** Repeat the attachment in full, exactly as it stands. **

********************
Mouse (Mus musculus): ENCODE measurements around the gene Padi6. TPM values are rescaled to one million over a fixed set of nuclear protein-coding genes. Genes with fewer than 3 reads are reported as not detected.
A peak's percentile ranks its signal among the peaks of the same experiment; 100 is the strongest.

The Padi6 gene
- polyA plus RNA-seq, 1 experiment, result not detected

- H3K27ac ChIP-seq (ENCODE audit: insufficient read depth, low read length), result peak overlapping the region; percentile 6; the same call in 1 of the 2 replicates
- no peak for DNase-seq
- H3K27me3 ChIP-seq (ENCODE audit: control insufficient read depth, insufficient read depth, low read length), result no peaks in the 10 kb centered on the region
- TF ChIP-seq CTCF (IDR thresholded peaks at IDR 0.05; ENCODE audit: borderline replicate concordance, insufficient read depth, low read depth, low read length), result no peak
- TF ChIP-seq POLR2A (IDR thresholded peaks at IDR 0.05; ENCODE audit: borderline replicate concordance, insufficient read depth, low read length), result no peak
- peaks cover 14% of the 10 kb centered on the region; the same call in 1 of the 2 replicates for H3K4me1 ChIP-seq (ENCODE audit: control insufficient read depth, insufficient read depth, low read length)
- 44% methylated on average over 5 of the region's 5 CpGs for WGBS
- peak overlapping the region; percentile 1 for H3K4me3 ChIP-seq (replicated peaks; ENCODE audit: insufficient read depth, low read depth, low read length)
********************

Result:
Mouse (Mus musculus): ENCODE measurements around the gene Padi6. TPM values are rescaled to one million over a fixed set of nuclear protein-coding genes. Genes with fewer than 3 reads are reported as not detected.
A peak's percentile ranks its signal among the peaks of the same experiment; 100 is the strongest.

The Padi6 gene
- polyA plus RNA-seq, 1 experiment, result not detected

- H3K27ac ChIP-seq (ENCODE audit: insufficient read depth, low read length), result peak overlapping the region; percentile 6; the same call in 1 of the 2 replicates
- no peak for DNase-seq
- H3K27me3 ChIP-seq (ENCODE audit: control insufficient read depth, insufficient read depth, low read length), result no peaks in the 10 kb centered on the region
- TF ChIP-seq CTCF (IDR thresholded peaks at IDR 0.05; ENCODE audit: borderline replicate concordance, insufficient read depth, low read depth, low read length), result no peak
- TF ChIP-seq POLR2A (IDR thresholded peaks at IDR 0.05; ENCODE audit: borderline replicate concordance, insufficient read depth, low read length), result no peak
- peaks cover 14% of the 10 kb centered on the region; the same call in 1 of the 2 replicates for H3K4me1 ChIP-seq (ENCODE audit: control insufficient read depth, insufficient read depth, low read length)
- 44% methylated on average over 5 of the region's 5 CpGs for WGBS
- peak overlapping the region; percentile 1 for H3K4me3 ChIP-seq (replicated peaks; ENCODE audit: insufficient read depth, low read depth, low read length)